Why is a medical school justifying tablet provision with excuses about the environment and saving money?

“complete digital access to all course materials, including slides. Paper-based course materials will be eliminated… …the entire preclinical curriculum will be loaded onto the iPad for first- and second-year medical student… …For third- and fourth-year students, materials will be downloaded according to their individual concentrations… …Students will be provided apps that enable them to highlight or annotate curricular materials… …in addition, updates and revisions to lectures can be immediately synced to the iPad… …third- and fourth-year medical students will be able to use their iPads to manage Electronic Protected Health Information related to their clinical responsibilities”

As Yale School of Medicine issues iPad 2’s to all medical students they’ve issued this press release that I think completely misses the point that it is critical that medical schools are adequately preparing future Doctors for the connected careers that they are entering into.

In 2011 I would have hoped that the needle had moved far enough that we would be hearing justification from the medical schools who are NOT deploying the latest digital resources with their students but the excuses featuring in this press release have me very surprised:

Reduce Expenses and save paper

Yale’s iPad initiative started as a way to improve curriculum, reduce expenses and save paper… …We recognized that we were spending a lot of money on curriculum materials that our students were not always using and that the format of the materials was not the most conducive for learning… …We had a lot of of paper that had to be recycled, which was expensive and not very green, so we started wondering if there was a better way to do this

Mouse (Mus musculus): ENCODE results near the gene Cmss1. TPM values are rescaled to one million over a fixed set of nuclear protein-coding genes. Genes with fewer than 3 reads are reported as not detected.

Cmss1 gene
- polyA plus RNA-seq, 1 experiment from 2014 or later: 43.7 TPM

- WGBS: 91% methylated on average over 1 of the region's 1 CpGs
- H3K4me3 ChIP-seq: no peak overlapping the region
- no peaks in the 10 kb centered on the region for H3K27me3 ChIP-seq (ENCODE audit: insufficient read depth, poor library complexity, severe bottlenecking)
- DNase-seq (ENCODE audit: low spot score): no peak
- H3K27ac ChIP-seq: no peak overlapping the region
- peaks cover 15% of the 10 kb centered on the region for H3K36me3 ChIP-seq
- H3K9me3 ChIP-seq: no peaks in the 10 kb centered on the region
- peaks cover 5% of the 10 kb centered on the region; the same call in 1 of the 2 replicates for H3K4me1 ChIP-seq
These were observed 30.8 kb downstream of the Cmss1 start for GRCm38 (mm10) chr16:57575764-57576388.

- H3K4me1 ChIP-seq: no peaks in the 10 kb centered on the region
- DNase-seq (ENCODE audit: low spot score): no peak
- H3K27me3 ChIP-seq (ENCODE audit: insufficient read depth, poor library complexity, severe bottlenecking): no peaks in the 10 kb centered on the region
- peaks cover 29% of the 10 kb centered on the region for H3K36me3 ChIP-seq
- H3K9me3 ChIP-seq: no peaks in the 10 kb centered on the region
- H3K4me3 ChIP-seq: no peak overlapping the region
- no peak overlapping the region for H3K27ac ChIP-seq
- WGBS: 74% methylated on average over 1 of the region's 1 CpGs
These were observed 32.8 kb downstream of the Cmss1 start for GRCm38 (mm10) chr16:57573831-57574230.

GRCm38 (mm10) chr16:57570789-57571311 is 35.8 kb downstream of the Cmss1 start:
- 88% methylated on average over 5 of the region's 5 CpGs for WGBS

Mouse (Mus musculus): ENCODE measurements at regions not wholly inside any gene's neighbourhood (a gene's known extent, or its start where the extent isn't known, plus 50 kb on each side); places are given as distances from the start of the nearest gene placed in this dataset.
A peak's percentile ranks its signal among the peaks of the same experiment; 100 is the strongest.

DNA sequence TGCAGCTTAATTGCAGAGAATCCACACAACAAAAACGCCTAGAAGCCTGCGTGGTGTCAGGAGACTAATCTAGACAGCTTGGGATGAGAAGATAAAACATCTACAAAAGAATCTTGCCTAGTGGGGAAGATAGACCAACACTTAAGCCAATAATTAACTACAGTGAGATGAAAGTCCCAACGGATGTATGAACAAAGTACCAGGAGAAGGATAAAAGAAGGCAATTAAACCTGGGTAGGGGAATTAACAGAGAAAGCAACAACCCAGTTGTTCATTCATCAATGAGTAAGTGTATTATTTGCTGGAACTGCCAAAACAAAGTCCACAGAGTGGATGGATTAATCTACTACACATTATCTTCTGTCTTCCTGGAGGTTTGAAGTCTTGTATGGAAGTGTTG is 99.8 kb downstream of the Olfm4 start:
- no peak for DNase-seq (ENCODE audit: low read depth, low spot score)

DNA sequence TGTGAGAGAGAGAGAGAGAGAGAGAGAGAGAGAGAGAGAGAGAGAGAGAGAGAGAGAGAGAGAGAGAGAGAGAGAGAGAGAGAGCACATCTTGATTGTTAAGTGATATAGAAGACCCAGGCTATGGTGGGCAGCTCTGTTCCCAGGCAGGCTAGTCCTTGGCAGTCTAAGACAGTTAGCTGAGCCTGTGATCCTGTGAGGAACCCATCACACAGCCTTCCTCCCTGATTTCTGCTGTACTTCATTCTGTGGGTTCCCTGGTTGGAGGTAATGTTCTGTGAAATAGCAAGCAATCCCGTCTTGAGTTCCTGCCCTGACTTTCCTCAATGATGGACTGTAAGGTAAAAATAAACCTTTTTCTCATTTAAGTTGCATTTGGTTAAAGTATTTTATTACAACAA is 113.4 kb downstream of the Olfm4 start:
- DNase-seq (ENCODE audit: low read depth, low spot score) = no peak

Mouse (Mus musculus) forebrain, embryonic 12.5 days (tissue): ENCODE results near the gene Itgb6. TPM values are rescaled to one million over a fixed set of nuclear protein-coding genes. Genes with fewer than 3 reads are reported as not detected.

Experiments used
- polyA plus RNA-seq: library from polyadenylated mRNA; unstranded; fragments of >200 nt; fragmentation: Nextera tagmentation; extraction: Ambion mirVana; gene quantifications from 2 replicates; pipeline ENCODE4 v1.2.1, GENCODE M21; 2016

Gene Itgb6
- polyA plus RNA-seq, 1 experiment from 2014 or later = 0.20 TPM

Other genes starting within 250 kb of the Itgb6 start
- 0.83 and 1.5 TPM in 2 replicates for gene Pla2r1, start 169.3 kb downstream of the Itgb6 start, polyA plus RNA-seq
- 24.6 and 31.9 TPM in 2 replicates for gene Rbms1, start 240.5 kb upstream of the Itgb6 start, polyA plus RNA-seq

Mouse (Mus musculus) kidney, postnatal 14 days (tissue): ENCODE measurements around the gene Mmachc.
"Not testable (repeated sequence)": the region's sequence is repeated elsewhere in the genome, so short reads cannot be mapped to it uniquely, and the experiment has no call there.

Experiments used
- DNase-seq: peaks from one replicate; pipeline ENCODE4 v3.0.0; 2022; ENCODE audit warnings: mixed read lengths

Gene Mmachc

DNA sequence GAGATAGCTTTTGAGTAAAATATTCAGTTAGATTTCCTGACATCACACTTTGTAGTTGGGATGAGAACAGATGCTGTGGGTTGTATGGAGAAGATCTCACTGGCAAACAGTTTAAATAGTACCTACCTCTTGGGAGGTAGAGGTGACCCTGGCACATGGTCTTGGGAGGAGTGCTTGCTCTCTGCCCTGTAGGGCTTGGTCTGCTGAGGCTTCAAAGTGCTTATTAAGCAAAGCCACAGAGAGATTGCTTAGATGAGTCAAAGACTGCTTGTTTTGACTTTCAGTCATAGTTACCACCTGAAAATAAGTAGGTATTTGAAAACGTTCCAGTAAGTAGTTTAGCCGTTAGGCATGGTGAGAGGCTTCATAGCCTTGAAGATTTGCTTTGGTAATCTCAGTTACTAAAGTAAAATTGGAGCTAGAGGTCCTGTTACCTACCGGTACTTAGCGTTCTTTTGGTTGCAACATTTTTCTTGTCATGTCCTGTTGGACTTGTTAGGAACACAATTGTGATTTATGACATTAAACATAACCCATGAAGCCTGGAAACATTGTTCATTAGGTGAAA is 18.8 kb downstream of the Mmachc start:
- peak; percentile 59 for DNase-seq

Obviously it’s another good point but why on earth is saving paper a priority? When these Doctors qualify and refuse to receive the usual high quality glossy printed sales literature (“just give me the digital version please!”) they’ll probably save this quantity of paper pulp in their first working week.

No mention of video

the solution was the iPad. In addition to saving money and paper the iPad’s high-resolution touchscreen adds a “vibrant new dimension” to the student learning experience. “Up until this point we’d given students the entire curriculum on black-and-white copy paper. On the iPad, all those images are still there — but in the appropriate colors. This is especially great for courses like anatomy, pathology, and histology, and for examining histological tissue slices and images generated in MRI, CT and other diagnostic imaging modalities

It’s depressing to think that today in central London the only place I’m 100% certain that I could find a VHS cassette would be in a medical school. An iPad isn’t just replacing paper it’s adding clinical content, video and community. Rather than that pile of paper being substituted by an iPad in the press release isn’t this much closer to what’s actually happening at Yale: